Beshear on teacher subpoenas: It’s time to stop these petty attacks
Kentucky Attorney General Andy Beshear on Tuesday demanded that the governor and Labor Cabinet rescind subpoenas sent to several Kentucky school districts over teacher sickouts during the 2019 General Assembly.
He gave them 10 days to withdraw the subpoenas.
Beshear said at a Tuesday morning news conference that the subpoenas were an unlawful attempt to bully teachers. ”The bullying has reached a new level.”
Gov. Matt Bevin did not immediately respond to requests for a comment. But Labor Cabinet spokeswoman Haley Bradburn said “Attorney General Beshear is wrong, The Labor Cabinet has complied and will continue to comply with Kentucky law.”
Beshear said in a letter Tuesday to Bevin and Labor Secretary David Dickerson that the sickouts did not violate labor law and any attempt to punish or fine teachers who participated would violate their First Amendment Rights. The Bevin administration’s actions may constitute “intimidation, threats or coercion” in violation of Kentucky law.
“These ‘sickout’ subpoenas represent another abuse of power by the governor,” Beshear said in a news release.
“Enough is enough. It is time we stop these petty attacks on our teachers,” Beshear said at the news conference. “I’m going to do everything I can to stop them.”
Bevin, a Republican, is running for re-election this year and Beshear, a Democrat, is competing for the party’s nomination to face Bevin. Beshear said that regardless of his run for governor, as the state’s chief law enforcement officer, it is his job “to stand up for people when they are being bullied.”
Fayette County Public Schools is among the Kentucky districts that received the Labor Cabinet subpoena for teacher absence records during recent legislative protests.
Jefferson and several other districts that canceled classes said they also received the subpoenas asking for absence records, medical affidavits confirming illnesses, records of teachers making requests for absences, documents regarding the closing of schools, and district policies. The subpoenas were issued by the Labor Cabinet as part of an inquiry into possible violations of labor law. Kentucky Education Commissioner Wayne Lewis recently said that such violations could result in $1,000 fines to individual teachers.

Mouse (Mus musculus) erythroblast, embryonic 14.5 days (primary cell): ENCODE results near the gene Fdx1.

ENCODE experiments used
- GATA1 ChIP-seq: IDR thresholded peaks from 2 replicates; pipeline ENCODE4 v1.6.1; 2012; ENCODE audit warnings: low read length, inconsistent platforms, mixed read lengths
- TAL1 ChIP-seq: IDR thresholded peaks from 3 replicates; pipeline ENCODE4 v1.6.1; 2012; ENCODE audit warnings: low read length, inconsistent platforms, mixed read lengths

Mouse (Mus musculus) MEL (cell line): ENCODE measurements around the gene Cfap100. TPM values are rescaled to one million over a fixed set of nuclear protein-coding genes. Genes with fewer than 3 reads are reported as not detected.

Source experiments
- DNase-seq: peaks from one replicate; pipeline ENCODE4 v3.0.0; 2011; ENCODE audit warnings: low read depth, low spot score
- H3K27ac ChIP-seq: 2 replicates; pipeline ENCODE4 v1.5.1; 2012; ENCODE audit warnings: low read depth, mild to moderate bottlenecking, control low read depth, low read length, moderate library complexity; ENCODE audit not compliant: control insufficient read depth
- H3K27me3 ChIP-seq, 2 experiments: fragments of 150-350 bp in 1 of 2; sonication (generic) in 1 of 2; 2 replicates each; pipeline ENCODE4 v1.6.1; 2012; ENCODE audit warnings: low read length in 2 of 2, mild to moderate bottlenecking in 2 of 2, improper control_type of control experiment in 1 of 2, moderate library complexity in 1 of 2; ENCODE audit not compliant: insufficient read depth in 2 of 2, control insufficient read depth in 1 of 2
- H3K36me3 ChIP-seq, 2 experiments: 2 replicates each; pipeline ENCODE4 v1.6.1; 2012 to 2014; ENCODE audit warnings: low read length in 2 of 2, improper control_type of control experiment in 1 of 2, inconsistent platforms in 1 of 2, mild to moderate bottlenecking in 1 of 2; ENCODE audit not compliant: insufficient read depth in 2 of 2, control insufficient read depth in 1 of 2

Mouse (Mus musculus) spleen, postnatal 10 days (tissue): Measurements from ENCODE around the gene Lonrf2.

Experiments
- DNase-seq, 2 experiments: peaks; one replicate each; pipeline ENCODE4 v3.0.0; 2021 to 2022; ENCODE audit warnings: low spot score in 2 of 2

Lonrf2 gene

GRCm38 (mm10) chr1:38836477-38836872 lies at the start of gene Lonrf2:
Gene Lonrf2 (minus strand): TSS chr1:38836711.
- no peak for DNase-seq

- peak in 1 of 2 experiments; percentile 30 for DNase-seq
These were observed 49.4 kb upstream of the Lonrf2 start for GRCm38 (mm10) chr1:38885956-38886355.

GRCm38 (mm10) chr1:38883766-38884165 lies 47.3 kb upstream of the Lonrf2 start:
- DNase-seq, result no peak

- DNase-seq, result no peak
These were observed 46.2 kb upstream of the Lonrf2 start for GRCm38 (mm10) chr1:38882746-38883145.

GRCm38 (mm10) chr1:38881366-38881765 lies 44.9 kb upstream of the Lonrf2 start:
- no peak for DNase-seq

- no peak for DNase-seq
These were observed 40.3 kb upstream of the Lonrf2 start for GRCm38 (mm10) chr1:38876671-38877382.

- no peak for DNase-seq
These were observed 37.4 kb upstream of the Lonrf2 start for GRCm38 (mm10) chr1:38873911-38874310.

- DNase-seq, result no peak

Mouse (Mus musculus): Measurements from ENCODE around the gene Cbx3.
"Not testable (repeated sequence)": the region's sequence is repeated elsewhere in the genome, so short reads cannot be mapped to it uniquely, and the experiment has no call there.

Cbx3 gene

Beshear said the sickouts were not related to conditions of the school employees’ employment, but were related to their objections to legislation and concerns over an “attack” on public school funding. Therefore, the sickouts constituted free speech protected by the First Amendment.
Teachers do not surrender their constitutional rights to free speech when they become public employees, the attorney general said.
In a similar Michigan case, a court ruled that a teachers’ sickout was based on “complaints to the state government to rectify educational, financial and structural problems in the Detroit Public School District, and not issues concerning the rights, privileges or conditions of their employment,” according to Beshear. That court found their actions were not in violation of the state’s labor laws, but instead constitutionally protected free speech.
Beshear promised to take the Bevin administration to court. He’s done that in multiple previous cases.
Last week, Beshear argued another case in front of the Kentucky Supreme Court, saying the “governor does not have the authority to rewrite state laws that control the independence of the public school board systems.”
“I will not hesitate to take appropriate action to protect the public from their own government,” he said.
Beshear has won prior court battles with Bevin over pensions and university funding.